Abraham 3:1–17: The Lord Showed Abraham the Stars

The Pearl of Great Price: Teacher Manual, (2000), 42–44


Some Important Principles, Doctrines, and Events

Suggestions for Teaching

Abraham 3. Overview

Ask if any students like to “stargaze,” or if they have ever looked through a telescope at the stars and other planets. If any answer “yes,” invite them to share their feelings about the vastness of the universe. Then carefully read Abraham 3:1–17with students and make a list of what Abraham learned about the stars, planets, and so forth. You may want to refer to the commentary for Abraham 3:1–17in the student manual (pp. 36–37) for help teaching these verses. Read Abraham 3:18–23together and make a list of what Abraham learned about the Lord and the premortal spirit children of Heavenly Father. (You may want to refer to the commentary for these verses in the student manual, p. 37.) Share with students this quotation about Abraham 3:1–23:

“At first glance, it may appear that Abraham is dealing with two separate ideas, each deserving a chapter of its own. A more careful reading, however, reveals that the second part of the chapter is a deliberate restatement of the first. Each principle describing the relationship of one star or planet to another proves to be equally descriptive of the nature and relationship of pre-earth spirits one to another. The revelation on planets ends in the eighteenth verse where the revelation on pre-earth spirits begins. The two parts of the revelation are welded at that point with the words ‘as, also,’ which is simply to say what is true of the stars is ‘also’ true of the spirits” (Joseph F. McConkie, “The Heavens Testify of Christ,” in Studies in Scripture: Volume Two, the Pearl of Great Price,ed. Robert L. Millet and Kent P. Jackson [1985], 239–40).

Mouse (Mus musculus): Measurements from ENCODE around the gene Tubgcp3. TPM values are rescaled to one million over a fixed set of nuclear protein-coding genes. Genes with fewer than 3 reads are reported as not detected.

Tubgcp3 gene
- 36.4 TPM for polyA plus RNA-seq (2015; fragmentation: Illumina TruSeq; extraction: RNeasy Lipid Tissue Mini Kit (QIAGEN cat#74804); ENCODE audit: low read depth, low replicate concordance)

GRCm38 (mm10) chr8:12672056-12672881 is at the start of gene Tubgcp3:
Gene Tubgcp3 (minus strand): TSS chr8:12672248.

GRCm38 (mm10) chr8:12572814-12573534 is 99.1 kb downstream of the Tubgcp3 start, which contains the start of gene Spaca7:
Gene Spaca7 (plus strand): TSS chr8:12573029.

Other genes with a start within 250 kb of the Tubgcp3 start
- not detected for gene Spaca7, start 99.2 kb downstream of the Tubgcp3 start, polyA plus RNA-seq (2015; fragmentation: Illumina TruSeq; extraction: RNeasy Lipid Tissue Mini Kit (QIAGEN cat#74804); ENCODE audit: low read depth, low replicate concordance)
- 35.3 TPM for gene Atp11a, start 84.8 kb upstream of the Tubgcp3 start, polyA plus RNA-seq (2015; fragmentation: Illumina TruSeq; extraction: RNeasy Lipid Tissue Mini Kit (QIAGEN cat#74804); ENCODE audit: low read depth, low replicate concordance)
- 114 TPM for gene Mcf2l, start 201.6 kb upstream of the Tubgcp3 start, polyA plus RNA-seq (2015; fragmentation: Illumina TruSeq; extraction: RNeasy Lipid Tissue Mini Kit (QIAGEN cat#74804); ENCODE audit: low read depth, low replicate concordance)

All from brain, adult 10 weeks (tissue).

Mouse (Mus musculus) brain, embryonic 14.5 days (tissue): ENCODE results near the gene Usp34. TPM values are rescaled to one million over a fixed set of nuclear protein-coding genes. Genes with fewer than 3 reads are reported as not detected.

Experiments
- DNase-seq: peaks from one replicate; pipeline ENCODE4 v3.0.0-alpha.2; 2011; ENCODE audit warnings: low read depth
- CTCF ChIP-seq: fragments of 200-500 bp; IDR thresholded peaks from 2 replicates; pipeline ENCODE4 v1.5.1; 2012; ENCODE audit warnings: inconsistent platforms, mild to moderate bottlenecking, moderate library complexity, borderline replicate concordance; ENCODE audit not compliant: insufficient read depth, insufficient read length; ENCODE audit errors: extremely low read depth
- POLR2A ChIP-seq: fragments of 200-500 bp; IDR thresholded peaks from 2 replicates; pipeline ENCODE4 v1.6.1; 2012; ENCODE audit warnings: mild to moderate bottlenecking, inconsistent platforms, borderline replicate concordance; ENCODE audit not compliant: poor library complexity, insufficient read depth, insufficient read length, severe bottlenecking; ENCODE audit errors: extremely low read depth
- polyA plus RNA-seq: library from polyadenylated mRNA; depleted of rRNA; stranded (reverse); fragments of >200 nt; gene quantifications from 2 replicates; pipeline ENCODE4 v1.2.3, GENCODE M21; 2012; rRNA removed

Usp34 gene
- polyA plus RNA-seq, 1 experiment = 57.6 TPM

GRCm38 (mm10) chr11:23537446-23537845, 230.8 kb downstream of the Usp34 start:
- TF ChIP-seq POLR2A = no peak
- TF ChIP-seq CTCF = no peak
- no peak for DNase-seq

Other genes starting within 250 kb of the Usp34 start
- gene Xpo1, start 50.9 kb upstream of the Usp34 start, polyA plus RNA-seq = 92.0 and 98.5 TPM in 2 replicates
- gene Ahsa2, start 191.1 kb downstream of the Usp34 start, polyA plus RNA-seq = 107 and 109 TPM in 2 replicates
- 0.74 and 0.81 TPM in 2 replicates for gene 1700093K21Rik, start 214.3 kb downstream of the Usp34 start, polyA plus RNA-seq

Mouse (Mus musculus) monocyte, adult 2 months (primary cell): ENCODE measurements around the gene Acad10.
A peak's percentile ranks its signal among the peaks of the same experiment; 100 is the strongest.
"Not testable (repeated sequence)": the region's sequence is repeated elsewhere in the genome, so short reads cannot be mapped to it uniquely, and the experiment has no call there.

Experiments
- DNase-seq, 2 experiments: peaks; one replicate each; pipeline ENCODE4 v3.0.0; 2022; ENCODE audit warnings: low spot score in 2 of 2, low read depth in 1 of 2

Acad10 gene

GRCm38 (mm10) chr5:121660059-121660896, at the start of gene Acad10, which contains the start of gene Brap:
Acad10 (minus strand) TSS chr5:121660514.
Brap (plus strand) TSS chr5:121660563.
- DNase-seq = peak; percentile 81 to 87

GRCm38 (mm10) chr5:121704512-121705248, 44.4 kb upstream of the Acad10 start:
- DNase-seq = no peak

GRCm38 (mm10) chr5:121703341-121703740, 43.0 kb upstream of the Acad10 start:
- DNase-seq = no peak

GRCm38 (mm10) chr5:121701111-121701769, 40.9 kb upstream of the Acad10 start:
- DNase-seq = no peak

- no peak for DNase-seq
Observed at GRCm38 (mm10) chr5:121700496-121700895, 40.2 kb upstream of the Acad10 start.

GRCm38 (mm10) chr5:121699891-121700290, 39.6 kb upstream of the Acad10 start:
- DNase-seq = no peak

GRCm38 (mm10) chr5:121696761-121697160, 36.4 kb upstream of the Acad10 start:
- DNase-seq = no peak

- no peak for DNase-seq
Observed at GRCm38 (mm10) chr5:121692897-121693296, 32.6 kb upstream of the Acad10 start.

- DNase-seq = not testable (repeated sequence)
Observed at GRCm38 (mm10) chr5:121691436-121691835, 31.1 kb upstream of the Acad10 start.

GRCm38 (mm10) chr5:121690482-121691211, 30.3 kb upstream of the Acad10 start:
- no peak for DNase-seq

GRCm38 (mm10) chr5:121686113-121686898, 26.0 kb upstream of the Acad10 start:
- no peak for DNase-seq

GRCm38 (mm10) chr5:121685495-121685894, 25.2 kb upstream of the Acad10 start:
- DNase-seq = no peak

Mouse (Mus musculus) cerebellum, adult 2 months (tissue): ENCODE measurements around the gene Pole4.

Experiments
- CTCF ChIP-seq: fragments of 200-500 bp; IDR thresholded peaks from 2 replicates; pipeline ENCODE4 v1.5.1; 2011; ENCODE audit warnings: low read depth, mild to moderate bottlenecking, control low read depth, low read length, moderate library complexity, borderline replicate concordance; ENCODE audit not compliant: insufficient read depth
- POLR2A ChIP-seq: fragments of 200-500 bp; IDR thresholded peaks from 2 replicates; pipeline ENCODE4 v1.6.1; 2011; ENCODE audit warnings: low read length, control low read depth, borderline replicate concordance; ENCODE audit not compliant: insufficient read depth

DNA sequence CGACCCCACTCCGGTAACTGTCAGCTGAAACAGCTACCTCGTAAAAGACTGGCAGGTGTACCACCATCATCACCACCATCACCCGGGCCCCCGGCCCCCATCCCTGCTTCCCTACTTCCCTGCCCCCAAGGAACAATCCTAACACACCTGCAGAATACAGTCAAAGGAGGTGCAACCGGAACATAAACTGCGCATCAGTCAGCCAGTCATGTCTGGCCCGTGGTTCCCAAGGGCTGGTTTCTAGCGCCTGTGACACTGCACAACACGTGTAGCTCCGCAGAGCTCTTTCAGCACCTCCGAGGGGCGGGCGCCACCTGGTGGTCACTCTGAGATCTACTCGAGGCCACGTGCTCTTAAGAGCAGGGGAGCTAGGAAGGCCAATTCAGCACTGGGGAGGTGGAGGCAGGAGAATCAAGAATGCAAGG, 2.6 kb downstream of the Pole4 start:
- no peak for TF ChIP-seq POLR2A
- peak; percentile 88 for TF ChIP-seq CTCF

Review the two lists you made and help students compare what they learned about stars and planets to what they learned about premortal spirits. Have students search Doctrine and Covenants 138:38–57and find where they are mentioned “among the noble and great ones.”

Abraham 3:1–2. The Urim and Thummim

Read Abraham 3:1–2and review with students what the Urim and Thummim is by using the explanation under “Abraham 3:1. What Is the Urim and Thummim?” in the student manual (p. 36; see also Bible Dictionary, “seer”; “Urim and Thummim”).

Abraham 3:2–4, 18. “If You Could Hie to Kolob”

Sing together “If You Could Hie to Kolob” (Hymns,no. 284). Then have students compare the words of this hymn to Abraham 3:2–4, 18(see also Moses 1:2–5, 8, 31–33; D&C 132:20, 29–32).

Abraham 3:2–9, 16–17and Facsimile 2, Figures 1–2, 5. Kolob and Christ

Invite students to find and explain ways that the description of Kolob in Abraham 3:2–9, 16–17and in the explanations for Facsimile 2, figures 1–2, 5 are like Jesus Christ. Ask: How do these examples help us understand the Savior?

Abraham 3:11–15. “Go into Egypt”

Ask students where they think some of the more challenging missionary assignments in today’s world might be, and why. Remind students of what happened in Abraham 1:12–20, and ask them why it would have been difficult for Abraham to go preach the gospel in Egypt. How could what Abraham saw and learned in Abraham 3:1–14have helped him find the courage to go to Egypt?